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When can changes in expectations cause business cycle fluctuations in neo-classical settings?

  • Beaudry, Paul
  • Portier, Franck

It is often argued that changes in expectation are an important driving force of the business cycle. It is well known, however, that changes in expectations cannot generate positive co-movement between consumption, investment and employment in the most standard neo-classical business cycle models. This gives rise to the question of whether changes in expectation can cause business cycle fluctuations in any neo-classical setting or whether such a phenomenon is inherently related to market imperfections. This Paper offers a systematic exploration of this issue. Our finding is that expectation driven business cycle fluctuations can arise in neo-classical models when one allows for a sufficiently rich description of the inter-sectorial production technology; however, such a structure is rarely allowed or explored in macro-models. In particular, the key characteristic which we isolate as giving rise to the possibility of expectation driven business cycles is that intermediate good producers exhibit cost complementarities (i.e., economies of scope) when supplying goods to different sectors of the economy.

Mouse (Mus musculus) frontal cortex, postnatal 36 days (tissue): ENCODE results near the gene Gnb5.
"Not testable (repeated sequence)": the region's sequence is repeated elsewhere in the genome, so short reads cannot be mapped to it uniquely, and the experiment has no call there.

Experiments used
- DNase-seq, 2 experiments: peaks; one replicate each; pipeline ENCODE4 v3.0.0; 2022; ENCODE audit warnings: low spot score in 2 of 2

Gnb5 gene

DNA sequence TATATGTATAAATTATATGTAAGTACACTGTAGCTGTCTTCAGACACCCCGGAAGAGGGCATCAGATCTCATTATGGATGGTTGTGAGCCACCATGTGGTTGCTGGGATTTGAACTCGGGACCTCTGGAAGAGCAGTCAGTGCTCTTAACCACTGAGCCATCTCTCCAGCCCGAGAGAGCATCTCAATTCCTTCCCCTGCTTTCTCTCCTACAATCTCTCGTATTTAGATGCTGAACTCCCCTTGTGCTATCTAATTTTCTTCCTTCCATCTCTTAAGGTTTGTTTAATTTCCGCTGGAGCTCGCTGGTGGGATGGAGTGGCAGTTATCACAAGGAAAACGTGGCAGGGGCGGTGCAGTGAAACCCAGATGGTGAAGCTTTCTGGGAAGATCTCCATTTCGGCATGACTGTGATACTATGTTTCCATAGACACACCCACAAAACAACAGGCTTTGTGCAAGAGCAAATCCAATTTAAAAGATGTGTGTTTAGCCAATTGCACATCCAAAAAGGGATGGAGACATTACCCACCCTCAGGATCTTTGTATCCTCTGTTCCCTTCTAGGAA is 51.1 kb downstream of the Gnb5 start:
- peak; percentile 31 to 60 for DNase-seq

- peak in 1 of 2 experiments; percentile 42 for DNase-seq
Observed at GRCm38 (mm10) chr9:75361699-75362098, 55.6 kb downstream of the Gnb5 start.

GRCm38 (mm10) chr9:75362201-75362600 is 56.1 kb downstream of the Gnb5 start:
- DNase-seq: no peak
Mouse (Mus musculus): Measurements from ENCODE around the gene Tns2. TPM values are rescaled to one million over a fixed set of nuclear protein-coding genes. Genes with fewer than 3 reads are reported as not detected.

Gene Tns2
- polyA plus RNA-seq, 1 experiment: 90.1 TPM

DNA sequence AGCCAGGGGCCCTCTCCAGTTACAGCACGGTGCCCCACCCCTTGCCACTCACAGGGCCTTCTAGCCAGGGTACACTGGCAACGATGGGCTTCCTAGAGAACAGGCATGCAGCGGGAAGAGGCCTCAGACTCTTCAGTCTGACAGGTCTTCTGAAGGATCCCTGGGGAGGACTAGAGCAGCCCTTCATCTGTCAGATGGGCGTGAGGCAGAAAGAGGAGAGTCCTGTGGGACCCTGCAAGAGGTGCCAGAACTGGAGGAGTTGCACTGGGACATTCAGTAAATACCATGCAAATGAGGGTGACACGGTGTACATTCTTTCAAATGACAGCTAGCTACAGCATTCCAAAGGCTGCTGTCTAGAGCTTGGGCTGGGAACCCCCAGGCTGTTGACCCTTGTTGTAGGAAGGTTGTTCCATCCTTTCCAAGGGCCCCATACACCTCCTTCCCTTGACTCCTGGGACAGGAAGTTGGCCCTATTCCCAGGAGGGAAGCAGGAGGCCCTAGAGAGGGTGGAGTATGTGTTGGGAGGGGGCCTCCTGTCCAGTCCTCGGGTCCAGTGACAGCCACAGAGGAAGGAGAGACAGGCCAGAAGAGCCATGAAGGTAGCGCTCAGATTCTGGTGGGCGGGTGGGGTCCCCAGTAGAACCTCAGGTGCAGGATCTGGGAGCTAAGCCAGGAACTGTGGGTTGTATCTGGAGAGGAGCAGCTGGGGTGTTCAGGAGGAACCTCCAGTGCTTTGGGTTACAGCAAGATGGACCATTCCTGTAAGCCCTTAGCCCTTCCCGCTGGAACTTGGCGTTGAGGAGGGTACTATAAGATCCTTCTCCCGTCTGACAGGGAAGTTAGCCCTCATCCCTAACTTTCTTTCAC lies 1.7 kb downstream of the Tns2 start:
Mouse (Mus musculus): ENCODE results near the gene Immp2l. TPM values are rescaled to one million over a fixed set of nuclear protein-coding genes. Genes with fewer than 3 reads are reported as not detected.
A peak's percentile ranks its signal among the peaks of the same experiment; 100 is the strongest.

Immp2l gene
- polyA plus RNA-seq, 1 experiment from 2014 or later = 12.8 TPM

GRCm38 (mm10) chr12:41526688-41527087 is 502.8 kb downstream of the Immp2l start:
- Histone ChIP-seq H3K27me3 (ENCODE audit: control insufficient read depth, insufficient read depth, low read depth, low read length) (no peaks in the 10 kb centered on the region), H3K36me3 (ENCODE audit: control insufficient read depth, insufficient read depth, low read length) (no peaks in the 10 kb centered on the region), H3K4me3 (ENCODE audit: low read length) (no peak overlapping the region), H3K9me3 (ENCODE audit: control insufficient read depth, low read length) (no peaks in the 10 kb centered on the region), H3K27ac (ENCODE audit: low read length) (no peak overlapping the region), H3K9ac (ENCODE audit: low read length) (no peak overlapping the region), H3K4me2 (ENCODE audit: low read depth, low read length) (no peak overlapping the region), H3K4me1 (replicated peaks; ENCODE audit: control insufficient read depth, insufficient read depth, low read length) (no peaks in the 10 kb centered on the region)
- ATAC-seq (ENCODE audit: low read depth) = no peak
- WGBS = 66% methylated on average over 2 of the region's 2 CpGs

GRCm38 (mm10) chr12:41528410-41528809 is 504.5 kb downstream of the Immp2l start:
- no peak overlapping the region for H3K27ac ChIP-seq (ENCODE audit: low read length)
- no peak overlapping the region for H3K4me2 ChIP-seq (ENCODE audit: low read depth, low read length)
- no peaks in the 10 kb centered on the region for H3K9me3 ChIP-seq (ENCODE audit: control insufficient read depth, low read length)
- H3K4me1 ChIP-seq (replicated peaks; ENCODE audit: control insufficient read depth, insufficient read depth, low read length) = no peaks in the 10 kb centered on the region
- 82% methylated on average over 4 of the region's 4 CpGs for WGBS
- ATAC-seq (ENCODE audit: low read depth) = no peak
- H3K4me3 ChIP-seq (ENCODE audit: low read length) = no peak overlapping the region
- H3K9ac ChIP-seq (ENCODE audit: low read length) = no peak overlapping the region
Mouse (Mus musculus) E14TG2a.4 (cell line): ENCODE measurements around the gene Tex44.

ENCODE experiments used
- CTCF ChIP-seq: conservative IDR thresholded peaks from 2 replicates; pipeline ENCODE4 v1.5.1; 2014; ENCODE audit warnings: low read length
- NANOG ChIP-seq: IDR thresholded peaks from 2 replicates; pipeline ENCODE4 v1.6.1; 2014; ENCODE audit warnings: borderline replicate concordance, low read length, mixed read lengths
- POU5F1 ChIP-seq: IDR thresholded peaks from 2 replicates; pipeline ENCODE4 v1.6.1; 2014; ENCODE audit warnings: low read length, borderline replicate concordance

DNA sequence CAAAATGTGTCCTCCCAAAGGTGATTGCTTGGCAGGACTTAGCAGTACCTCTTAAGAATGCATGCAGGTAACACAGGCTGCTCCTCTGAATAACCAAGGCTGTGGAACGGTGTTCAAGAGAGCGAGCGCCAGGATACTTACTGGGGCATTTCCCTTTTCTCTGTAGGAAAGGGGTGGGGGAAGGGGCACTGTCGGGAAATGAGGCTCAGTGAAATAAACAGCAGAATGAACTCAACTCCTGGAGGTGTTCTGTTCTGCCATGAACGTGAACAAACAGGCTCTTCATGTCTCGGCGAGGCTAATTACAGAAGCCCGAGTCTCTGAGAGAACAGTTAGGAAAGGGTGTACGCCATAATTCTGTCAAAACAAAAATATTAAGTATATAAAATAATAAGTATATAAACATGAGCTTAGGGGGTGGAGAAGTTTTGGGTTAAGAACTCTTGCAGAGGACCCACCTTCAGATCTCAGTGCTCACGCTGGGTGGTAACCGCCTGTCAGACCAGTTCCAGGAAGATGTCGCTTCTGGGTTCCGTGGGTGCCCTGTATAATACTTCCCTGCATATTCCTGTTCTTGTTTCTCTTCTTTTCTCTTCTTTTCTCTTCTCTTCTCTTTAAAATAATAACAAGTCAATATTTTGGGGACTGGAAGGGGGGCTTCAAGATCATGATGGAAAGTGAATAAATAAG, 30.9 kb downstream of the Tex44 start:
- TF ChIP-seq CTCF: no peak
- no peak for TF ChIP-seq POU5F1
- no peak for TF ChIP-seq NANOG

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Article provided by Elsevier in its journal Journal of Economic Theory.

Volume (Year): 135 (2007)
Issue (Month): 1 (July)
Pages: 458-477

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Handle: RePEc:eee:jetheo:v:135:y:2007:i:1:p:458-477
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  1. Valles, Javier, 1997. "Aggregate investment in a business cycle model with adjustment costs," Journal of Economic Dynamics and Control, Elsevier, vol. 21(7), pages 1181-1198, June.
  2. Huffman, Gregory W. & Wynne, Mark A., 1999. "The role of intratemporal adjustment costs in a multisector economy," Journal of Monetary Economics, Elsevier, vol. 43(2), pages 317-350, April.
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